When you travel, you probably take all sorts of precautions. After all, you'll be in a place you're not familiar with, with people you don't know. You probably stay on guard, keep your luggage locked up and don't keep large amounts of cash on you. But what about your data? Most people take their laptops and cell phones along when they go on trips, or they use public computers, but what are they doing to keep these items safe?
Most people may take a few precautions at home or the office to make sure their data is secure, but when you're traveling, there is a whole new set of things to worry about. For example, using public computers in cybercafes and hotels may seem like a convenient option, but most people don't realize most of them have malicious malware on them. This can include keylogger programs that record your strokes or capture screenshots of what you're doing. Both can lead to someone stealing your log-in information. Before you using one of these computers, ask an employee or attendant what sort of security measures are used on the computers or see if you can't find a security program icon and check it out yourself. If you can't find a secure computer, avoid doing anything that involves your financial information and if you check your email, change your password when you do get to a secure location.
Using public Wi-Fi on your own personal laptop is a safer option but it can cause some problems, as well. There is free, easy to get software on the market that allows people to view and analyze Wi-Fi traffic. Your data could be read by the wrong person using this software. Use a firewall for protection. The most recent versions of both Apple and Microsoft operating systems come with a free one. You'll also want to make sure your information is encrypted. You can check this by making sure your website addresses say "https." Also, while using your laptop or smartphone in public, you may want to consider purchasing a privacy screen. This will prevent nosy neighbors from getting a glance of what you're doing.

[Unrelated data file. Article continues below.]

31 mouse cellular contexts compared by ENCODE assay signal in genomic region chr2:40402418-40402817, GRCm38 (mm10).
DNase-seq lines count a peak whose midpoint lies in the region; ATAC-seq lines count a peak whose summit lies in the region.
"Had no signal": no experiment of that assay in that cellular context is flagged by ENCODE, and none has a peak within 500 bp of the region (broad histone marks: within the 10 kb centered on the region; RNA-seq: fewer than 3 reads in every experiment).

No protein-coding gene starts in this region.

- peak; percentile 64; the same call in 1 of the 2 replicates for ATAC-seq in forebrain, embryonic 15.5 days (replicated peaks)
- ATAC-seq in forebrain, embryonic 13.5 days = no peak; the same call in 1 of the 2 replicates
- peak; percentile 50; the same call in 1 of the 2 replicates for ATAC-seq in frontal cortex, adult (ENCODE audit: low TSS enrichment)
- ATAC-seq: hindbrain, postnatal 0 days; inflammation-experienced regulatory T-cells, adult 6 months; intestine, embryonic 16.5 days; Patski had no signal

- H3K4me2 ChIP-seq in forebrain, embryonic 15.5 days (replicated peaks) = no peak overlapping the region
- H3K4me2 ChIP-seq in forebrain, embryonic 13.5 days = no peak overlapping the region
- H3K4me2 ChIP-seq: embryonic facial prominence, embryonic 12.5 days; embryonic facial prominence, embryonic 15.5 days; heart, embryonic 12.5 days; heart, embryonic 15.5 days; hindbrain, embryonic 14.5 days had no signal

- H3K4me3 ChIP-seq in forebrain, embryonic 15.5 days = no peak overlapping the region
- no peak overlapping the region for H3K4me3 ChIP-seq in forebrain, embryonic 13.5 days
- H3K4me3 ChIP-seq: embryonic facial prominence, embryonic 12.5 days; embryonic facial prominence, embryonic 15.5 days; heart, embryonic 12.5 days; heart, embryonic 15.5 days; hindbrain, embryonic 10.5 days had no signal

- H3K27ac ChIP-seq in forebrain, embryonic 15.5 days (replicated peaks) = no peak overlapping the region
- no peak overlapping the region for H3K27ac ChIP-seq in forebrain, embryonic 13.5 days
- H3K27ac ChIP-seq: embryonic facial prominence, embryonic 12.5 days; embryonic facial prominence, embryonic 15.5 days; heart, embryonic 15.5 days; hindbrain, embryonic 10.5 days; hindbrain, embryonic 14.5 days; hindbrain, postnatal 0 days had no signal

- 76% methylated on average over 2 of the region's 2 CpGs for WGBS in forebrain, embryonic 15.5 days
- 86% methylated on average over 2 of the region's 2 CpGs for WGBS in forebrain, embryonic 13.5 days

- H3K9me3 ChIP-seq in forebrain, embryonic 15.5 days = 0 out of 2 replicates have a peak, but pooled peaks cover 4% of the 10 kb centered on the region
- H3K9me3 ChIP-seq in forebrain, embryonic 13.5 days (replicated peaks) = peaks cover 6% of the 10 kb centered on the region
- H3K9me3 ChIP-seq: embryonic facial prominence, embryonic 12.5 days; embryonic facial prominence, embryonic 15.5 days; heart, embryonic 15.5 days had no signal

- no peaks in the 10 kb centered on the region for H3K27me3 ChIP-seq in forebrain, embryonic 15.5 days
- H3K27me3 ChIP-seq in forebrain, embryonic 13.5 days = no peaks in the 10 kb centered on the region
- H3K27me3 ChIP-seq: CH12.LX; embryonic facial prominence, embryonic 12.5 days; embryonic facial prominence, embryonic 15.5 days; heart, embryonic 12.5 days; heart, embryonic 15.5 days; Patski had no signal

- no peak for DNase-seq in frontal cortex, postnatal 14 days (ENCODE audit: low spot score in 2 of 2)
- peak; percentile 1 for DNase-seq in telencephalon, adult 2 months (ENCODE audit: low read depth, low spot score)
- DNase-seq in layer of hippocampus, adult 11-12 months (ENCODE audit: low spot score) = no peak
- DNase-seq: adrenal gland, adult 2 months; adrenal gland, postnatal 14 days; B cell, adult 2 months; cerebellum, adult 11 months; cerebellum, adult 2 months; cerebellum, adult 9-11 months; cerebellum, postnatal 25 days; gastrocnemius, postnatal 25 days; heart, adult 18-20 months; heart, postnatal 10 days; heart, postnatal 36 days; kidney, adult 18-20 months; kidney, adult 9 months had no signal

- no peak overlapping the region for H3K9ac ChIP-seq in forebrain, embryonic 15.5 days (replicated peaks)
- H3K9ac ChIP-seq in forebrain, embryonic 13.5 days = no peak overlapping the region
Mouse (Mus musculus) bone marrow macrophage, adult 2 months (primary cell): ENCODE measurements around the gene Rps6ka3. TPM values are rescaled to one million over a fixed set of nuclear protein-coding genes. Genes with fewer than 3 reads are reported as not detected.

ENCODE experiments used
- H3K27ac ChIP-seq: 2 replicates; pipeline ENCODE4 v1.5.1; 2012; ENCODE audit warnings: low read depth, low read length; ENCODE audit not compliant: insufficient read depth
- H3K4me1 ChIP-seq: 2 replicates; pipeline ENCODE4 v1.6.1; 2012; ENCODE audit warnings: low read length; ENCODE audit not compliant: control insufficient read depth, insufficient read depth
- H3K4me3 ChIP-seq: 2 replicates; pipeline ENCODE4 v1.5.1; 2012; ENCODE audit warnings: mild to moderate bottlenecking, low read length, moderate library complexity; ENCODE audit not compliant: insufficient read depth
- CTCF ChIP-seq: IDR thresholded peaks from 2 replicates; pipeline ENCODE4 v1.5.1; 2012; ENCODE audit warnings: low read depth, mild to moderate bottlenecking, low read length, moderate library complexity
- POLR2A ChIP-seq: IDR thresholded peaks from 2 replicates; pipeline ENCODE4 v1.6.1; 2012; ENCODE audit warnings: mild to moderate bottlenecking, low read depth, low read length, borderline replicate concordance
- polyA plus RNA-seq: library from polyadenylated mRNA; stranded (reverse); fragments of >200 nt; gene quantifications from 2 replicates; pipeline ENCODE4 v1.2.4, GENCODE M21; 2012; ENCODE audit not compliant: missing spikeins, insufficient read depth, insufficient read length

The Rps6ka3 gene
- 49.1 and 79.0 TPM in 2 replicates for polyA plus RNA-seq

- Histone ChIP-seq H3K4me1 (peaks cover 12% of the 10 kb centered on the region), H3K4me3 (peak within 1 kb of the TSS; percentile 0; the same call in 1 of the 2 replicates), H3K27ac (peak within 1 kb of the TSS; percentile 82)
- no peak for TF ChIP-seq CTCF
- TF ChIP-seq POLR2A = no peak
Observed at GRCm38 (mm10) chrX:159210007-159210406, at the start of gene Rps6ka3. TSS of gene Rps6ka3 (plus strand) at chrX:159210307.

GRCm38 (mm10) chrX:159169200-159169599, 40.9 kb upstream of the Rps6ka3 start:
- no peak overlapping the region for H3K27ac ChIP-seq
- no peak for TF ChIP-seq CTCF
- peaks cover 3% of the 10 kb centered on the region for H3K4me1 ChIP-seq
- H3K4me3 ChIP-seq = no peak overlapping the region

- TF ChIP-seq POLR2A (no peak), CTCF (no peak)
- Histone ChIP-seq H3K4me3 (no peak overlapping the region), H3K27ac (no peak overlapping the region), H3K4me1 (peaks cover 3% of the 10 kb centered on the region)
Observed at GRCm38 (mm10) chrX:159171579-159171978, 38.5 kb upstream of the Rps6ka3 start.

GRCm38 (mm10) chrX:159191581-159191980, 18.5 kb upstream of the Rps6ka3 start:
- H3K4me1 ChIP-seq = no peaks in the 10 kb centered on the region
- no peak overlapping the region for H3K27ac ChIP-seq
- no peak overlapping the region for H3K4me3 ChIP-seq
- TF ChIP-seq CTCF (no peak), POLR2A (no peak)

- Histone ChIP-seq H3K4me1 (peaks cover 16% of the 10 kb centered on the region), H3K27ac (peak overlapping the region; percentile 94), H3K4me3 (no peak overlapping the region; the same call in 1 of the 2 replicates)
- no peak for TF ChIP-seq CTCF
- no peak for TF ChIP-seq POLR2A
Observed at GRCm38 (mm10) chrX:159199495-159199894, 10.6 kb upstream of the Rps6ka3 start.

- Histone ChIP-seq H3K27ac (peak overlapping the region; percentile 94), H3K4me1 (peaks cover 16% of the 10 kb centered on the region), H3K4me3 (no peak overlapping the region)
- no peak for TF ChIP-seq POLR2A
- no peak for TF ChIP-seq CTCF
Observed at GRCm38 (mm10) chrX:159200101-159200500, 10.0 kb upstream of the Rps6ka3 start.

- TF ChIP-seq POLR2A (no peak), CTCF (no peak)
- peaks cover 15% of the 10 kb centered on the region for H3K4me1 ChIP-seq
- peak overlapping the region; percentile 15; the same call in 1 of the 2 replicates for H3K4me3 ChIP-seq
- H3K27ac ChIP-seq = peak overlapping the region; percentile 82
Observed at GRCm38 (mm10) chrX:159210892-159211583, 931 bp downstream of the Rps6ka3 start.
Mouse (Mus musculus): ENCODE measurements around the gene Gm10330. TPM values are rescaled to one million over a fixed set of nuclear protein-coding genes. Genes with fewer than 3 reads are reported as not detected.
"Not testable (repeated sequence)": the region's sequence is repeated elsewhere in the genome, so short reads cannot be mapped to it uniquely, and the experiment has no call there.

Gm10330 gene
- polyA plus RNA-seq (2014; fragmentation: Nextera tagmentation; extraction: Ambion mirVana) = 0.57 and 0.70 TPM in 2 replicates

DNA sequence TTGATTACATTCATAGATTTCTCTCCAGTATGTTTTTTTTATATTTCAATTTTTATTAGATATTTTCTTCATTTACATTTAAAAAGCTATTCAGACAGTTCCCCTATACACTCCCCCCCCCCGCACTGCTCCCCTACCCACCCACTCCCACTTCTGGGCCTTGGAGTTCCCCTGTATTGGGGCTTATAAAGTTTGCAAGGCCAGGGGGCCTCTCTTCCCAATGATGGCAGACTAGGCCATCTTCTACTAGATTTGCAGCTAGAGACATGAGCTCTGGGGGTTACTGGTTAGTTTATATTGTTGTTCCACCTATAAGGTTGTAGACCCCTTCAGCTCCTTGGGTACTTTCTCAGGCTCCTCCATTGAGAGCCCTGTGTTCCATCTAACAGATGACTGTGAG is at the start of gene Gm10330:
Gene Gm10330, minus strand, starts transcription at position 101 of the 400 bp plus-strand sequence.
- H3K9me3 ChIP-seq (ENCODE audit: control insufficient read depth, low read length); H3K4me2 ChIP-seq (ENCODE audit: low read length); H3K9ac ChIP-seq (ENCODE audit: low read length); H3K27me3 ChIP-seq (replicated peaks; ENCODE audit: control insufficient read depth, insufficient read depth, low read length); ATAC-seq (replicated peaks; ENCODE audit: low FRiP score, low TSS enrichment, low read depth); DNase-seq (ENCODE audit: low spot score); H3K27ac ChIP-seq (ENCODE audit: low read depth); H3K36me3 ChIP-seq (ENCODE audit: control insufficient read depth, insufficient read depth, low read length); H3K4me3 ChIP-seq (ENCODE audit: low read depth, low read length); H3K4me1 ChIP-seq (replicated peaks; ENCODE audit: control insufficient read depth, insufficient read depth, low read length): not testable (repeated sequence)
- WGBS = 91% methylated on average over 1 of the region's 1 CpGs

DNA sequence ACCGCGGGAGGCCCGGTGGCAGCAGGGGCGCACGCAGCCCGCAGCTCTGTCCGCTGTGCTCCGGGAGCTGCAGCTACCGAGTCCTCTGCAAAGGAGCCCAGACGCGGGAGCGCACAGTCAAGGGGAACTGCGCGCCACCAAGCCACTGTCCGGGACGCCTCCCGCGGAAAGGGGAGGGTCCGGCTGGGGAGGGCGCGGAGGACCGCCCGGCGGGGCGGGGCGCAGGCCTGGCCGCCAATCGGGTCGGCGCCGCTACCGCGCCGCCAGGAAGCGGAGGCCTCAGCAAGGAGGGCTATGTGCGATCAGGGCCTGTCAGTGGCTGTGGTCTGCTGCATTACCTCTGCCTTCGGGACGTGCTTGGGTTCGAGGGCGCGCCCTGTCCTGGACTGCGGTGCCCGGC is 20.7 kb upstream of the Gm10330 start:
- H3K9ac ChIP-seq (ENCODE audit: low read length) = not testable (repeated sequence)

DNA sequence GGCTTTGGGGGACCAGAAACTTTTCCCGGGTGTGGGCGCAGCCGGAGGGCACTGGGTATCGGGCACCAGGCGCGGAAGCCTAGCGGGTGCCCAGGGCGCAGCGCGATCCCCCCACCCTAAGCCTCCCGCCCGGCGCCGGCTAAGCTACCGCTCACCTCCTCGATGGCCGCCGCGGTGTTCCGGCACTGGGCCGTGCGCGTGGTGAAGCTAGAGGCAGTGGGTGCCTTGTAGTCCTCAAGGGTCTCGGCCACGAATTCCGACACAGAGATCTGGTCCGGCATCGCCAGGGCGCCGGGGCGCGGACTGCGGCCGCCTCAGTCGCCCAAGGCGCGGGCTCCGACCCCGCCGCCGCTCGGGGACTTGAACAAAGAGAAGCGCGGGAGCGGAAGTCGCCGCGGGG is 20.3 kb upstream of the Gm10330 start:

Even when you're not using it, you'll want to protect your laptop from potential thieves. Stealing laptops is big business these days, especially at airports. According to the New York Times, over 12,000 laptops are lost or stolen each week in airports. Make sure you've protected and backed up important data. Also, never leave your laptop alone. Take it to the bathroom with you if you need to and never check it with your luggage. Even if you leave it in a hotel room, you'll want to invest in a lock to prevent dishonest hotel staff from doing something they shouldn't.
Switching gears from laptops to smartphones, a smartphone is often a safer alternative for checking email and other data that you may use your laptop for. If you use your iPhone, Blackberry, or other device to connect to Wi-Fi, though, you have the same worries as you do when you use your laptop. Also, some people can use Bluetooth to snoop into your text messages and contact information. And don't forget there are apps you can buy that will help you find your phone if it's lost or stolen. MobileMe for iPhone allows users to locate missing devices on a map, set a password lock from a remote location, display a message on the screen and erase data from a remote location, as well as making your phone ring, even if the ringer is turned off.